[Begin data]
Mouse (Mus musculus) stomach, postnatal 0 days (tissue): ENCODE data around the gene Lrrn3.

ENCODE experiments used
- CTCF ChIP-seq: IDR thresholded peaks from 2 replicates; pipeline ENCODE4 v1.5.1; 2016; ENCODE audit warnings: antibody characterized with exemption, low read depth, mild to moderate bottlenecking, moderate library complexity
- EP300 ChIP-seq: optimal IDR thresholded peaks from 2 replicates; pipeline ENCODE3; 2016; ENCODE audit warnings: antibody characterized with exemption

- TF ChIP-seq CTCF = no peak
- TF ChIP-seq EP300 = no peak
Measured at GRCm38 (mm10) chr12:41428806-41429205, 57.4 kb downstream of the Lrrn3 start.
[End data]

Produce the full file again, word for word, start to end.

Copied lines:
Mouse (Mus musculus) stomach, postnatal 0 days (tissue): ENCODE data around the gene Lrrn3.

ENCODE experiments used
- CTCF ChIP-seq: IDR thresholded peaks from 2 replicates; pipeline ENCODE4 v1.5.1; 2016; ENCODE audit warnings: antibody characterized with exemption, low read depth, mild to moderate bottlenecking, moderate library complexity
- EP300 ChIP-seq: optimal IDR thresholded peaks from 2 replicates; pipeline ENCODE3; 2016; ENCODE audit warnings: antibody characterized with exemption

- TF ChIP-seq CTCF = no peak
- TF ChIP-seq EP300 = no peak
Measured at GRCm38 (mm10) chr12:41428806-41429205, 57.4 kb downstream of the Lrrn3 start.